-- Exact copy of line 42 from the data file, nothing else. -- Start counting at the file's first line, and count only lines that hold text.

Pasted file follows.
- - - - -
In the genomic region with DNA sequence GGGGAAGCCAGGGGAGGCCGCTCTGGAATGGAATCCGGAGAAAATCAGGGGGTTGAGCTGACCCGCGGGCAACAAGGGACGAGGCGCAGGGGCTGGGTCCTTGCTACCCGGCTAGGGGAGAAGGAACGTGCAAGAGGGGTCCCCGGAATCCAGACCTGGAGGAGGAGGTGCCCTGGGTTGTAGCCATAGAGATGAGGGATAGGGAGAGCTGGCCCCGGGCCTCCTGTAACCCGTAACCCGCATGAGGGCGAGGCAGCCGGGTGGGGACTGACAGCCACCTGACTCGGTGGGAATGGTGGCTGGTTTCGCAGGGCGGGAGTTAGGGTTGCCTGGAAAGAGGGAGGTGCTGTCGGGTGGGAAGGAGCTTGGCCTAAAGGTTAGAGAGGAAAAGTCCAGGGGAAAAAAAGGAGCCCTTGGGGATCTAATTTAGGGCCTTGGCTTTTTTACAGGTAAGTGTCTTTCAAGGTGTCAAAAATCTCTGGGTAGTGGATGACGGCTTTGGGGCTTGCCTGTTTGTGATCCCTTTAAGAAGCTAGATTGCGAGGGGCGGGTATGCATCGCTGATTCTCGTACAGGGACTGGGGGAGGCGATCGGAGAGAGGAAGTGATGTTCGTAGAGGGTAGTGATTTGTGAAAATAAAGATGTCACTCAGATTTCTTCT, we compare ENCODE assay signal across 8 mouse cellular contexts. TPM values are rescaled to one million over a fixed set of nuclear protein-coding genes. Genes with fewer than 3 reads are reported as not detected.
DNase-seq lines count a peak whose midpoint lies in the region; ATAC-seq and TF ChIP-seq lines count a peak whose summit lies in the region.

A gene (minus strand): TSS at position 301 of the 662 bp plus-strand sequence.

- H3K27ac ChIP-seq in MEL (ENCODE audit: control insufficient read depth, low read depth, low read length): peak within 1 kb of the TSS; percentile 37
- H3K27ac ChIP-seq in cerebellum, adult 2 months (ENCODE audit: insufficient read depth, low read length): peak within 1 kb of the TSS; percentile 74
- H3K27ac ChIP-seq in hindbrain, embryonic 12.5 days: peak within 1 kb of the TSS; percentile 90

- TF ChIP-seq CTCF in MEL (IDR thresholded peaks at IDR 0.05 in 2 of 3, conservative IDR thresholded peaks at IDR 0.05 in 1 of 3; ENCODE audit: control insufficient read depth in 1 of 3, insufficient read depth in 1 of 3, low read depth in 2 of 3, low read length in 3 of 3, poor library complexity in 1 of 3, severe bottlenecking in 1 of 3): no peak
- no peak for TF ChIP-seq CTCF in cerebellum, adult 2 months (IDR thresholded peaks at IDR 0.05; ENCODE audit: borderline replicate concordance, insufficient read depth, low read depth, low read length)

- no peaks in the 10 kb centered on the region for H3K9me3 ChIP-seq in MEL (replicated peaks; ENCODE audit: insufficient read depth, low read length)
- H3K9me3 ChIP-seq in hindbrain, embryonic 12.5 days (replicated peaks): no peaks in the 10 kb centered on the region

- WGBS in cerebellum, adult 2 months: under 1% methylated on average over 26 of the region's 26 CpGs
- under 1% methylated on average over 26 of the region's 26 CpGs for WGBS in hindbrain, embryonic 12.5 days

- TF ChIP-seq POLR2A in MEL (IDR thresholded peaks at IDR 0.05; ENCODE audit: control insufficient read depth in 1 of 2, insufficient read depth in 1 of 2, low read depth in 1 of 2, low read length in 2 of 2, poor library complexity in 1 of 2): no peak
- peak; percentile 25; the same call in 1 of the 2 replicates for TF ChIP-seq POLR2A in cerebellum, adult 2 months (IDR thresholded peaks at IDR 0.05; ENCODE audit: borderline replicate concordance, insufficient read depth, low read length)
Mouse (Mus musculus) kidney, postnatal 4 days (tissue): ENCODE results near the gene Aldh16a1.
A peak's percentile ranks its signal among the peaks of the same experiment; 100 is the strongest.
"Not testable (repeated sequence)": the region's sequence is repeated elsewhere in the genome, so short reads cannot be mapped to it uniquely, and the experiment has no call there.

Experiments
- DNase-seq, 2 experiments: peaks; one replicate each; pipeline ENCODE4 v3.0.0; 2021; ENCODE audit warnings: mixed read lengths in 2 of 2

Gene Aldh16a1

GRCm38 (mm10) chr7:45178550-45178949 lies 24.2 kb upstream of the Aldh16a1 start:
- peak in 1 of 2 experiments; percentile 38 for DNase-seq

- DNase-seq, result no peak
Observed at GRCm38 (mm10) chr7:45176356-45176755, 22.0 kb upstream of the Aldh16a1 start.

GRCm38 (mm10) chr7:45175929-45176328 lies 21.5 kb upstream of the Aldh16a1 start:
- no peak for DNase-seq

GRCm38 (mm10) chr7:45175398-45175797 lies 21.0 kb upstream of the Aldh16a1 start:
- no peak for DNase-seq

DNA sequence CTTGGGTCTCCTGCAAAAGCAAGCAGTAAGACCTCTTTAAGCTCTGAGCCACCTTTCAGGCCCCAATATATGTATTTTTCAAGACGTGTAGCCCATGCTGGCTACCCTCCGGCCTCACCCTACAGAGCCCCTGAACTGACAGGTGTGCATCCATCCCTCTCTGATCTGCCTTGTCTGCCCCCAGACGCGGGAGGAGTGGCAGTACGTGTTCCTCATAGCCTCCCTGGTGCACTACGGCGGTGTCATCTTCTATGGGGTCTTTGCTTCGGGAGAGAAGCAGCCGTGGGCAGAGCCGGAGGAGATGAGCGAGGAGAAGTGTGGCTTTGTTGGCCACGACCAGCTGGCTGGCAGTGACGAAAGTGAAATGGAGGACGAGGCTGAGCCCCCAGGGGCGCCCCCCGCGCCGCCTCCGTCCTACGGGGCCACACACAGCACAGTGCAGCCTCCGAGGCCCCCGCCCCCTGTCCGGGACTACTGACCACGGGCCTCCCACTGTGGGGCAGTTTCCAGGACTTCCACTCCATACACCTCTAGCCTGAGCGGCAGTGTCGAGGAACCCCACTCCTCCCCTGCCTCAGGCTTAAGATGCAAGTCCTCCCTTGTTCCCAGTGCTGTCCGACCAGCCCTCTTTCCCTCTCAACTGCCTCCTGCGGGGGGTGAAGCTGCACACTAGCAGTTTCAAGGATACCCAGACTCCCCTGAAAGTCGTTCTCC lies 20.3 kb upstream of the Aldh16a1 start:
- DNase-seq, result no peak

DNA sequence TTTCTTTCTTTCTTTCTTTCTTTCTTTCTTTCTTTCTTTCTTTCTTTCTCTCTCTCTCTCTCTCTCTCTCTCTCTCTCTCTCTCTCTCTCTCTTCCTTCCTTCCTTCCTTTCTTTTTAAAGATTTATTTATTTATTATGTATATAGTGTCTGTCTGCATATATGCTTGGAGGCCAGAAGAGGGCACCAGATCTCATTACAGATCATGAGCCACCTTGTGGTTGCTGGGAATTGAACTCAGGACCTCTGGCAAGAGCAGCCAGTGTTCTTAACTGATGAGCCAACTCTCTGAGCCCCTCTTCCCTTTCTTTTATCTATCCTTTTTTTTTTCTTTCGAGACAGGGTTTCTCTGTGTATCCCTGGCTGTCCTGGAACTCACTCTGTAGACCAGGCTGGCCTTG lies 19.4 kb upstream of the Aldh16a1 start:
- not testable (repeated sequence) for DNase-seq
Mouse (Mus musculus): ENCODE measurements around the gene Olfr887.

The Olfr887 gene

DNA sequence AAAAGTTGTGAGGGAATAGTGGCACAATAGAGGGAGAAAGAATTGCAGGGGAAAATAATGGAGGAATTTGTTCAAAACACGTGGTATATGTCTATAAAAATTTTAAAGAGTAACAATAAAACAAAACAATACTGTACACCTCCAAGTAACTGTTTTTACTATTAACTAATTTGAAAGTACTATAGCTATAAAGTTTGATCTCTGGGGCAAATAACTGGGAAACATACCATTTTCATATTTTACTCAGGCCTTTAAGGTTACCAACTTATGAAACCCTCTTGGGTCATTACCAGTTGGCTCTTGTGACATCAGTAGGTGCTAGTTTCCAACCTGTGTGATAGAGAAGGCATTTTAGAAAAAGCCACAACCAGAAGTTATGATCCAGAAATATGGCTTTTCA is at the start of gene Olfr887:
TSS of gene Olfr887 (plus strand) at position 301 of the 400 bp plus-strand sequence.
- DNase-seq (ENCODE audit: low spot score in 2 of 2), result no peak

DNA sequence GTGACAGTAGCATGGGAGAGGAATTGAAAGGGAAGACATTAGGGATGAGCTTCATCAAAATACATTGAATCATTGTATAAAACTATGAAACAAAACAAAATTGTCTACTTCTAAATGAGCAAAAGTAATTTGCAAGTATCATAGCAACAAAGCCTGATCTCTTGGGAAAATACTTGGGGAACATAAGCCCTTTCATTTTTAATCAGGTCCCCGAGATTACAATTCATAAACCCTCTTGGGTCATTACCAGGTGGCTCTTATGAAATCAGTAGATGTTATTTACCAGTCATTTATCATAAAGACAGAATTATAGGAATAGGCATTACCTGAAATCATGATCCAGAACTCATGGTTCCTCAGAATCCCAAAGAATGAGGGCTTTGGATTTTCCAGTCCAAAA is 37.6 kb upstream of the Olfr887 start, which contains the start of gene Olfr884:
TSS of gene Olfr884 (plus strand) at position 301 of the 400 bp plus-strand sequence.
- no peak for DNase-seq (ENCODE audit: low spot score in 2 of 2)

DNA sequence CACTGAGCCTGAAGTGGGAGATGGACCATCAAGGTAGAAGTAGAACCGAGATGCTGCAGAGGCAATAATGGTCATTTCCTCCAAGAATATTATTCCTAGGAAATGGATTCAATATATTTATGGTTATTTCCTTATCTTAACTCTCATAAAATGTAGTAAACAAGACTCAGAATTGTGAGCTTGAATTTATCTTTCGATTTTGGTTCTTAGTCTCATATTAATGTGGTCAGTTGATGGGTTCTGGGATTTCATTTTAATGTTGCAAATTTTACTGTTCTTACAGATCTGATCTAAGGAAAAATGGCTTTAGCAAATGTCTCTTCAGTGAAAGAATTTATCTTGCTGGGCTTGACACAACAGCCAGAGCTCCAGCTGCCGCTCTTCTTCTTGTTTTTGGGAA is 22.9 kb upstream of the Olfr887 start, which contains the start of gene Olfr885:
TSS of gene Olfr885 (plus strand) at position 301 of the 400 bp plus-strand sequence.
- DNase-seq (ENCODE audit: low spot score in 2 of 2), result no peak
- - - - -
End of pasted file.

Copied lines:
TSS of gene Olfr885 (plus strand) at position 301 of the 400 bp plus-strand sequence.